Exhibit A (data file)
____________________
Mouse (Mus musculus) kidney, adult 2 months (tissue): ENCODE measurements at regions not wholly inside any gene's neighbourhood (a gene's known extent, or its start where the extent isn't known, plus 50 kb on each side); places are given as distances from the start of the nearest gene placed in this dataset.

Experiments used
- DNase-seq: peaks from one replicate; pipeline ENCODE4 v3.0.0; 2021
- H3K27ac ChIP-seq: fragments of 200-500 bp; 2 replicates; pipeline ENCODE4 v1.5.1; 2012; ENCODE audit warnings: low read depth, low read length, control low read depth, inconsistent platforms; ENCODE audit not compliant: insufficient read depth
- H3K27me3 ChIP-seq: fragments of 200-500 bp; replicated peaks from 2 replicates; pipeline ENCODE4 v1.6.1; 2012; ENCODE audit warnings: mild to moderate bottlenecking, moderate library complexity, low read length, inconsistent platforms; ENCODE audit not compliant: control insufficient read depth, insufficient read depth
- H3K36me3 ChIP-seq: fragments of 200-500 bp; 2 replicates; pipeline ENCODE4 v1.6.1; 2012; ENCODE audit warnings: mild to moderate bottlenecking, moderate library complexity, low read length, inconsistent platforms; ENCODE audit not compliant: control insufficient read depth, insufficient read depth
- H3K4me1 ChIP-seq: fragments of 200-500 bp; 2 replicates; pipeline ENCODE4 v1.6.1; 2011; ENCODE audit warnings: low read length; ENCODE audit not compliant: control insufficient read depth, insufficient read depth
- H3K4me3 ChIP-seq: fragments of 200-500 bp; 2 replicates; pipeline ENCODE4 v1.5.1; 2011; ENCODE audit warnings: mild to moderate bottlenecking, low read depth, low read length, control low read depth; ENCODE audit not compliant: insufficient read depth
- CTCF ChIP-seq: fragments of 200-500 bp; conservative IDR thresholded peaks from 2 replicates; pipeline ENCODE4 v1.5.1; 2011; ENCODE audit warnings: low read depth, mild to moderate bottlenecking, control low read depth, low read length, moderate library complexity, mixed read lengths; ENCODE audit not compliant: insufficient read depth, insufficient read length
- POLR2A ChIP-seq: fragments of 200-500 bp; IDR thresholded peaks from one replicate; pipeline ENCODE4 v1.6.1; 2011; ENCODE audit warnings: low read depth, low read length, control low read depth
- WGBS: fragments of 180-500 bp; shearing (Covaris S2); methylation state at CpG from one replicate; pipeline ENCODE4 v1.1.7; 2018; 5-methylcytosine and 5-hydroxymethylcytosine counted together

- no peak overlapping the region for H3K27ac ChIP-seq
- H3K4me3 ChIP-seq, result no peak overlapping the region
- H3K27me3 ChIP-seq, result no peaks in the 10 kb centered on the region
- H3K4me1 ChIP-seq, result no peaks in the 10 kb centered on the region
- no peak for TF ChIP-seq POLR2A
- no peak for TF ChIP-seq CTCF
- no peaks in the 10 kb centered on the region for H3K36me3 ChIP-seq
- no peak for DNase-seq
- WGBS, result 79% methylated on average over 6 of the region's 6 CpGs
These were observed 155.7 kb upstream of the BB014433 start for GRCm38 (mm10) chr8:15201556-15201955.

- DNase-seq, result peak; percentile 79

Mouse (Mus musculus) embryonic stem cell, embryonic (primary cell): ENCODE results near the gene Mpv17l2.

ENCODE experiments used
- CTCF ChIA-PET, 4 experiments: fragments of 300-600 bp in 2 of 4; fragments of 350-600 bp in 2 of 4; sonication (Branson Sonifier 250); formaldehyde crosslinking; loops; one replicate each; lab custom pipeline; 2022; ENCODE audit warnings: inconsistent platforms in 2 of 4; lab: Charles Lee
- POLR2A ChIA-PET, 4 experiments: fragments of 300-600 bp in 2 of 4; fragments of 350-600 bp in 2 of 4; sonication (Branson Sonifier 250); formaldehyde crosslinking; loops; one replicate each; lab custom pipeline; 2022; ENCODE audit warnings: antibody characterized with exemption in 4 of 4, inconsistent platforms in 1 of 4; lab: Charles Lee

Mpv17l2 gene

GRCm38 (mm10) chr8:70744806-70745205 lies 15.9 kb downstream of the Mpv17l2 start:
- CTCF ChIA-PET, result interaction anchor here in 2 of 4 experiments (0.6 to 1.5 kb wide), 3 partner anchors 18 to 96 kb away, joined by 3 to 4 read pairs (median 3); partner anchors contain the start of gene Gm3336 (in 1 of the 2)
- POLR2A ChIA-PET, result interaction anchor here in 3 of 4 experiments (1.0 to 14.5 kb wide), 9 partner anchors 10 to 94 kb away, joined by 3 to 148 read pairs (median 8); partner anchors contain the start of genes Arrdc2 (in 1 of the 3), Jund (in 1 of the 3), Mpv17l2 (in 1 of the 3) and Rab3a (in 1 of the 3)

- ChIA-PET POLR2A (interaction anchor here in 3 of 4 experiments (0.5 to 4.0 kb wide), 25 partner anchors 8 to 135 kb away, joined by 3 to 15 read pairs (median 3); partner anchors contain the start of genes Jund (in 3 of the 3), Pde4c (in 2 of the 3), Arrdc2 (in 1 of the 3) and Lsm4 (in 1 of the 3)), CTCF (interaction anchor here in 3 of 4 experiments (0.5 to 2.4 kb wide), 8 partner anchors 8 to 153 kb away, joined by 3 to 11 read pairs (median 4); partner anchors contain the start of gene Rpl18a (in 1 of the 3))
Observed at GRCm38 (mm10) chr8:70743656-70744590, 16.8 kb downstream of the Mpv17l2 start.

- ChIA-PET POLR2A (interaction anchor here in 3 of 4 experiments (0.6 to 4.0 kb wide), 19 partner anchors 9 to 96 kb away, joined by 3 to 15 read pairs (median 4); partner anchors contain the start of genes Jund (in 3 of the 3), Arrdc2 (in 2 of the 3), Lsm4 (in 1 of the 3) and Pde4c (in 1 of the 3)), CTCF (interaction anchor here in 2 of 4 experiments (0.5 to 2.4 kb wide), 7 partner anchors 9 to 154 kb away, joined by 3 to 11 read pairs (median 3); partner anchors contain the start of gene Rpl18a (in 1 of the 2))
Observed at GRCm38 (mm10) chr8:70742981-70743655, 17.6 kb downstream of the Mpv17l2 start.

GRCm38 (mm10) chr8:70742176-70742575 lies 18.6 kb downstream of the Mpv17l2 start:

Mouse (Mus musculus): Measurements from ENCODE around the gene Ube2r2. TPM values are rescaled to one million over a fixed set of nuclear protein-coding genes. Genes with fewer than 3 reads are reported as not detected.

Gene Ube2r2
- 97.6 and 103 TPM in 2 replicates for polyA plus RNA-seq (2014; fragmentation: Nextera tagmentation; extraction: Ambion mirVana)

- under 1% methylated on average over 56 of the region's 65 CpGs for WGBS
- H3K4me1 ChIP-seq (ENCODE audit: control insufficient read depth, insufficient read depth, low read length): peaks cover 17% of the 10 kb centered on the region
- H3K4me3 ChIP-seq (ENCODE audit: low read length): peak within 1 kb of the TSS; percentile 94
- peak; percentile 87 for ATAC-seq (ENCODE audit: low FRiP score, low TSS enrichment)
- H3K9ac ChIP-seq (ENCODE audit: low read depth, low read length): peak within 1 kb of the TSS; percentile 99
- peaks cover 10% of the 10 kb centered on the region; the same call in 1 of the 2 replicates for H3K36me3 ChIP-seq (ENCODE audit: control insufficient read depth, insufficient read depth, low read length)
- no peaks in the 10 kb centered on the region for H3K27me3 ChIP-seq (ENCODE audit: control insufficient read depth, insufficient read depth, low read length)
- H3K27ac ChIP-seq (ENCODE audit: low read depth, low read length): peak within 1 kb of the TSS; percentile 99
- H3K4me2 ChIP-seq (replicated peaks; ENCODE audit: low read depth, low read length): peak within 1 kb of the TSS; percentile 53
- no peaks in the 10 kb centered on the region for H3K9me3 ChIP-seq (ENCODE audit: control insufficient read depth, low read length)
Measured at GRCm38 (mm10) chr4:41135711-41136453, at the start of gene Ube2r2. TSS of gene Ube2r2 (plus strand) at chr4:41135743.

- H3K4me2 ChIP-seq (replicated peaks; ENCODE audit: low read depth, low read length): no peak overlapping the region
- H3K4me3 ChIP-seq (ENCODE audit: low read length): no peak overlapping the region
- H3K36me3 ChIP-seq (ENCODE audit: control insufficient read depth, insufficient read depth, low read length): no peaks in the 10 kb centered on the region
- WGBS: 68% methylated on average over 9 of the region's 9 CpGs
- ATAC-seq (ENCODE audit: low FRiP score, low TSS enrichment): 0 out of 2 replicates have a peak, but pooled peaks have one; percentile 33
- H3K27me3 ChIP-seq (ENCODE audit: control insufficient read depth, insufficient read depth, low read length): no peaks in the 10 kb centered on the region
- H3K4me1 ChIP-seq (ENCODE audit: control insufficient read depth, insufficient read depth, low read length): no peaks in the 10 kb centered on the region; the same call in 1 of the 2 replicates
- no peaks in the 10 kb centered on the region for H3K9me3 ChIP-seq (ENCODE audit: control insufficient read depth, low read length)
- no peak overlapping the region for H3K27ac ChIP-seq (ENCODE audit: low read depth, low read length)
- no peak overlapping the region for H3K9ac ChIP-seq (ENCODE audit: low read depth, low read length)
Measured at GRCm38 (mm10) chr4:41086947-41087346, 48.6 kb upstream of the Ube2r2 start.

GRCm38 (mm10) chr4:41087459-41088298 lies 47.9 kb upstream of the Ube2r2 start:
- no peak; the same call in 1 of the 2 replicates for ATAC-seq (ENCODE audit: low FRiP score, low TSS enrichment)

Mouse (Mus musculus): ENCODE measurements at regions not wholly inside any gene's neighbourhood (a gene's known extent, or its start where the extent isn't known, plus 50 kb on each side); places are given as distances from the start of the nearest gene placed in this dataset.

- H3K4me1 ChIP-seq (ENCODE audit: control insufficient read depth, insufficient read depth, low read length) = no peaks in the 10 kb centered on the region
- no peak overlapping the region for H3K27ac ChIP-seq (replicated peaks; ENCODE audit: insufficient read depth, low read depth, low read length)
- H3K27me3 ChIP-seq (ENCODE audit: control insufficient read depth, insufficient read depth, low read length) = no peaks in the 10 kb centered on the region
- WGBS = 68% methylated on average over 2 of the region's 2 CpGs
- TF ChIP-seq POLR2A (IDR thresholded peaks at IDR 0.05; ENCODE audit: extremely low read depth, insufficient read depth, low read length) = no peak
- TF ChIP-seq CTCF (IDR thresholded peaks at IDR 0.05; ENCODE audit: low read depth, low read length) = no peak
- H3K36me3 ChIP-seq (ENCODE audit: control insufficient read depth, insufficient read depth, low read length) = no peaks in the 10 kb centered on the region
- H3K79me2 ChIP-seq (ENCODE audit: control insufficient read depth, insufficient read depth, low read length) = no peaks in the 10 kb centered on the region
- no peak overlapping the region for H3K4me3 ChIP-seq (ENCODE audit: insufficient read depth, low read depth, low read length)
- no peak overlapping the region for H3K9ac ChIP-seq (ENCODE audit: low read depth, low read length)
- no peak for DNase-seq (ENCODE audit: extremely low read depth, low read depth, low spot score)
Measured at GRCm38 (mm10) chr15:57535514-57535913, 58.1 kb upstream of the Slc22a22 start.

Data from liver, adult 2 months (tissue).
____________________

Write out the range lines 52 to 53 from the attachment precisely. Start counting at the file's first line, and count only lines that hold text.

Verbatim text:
- H3K36me3 ChIP-seq (ENCODE audit: control insufficient read depth, insufficient read depth, low read length): no peaks in the 10 kb centered on the region
- WGBS: 68% methylated on average over 9 of the region's 9 CpGs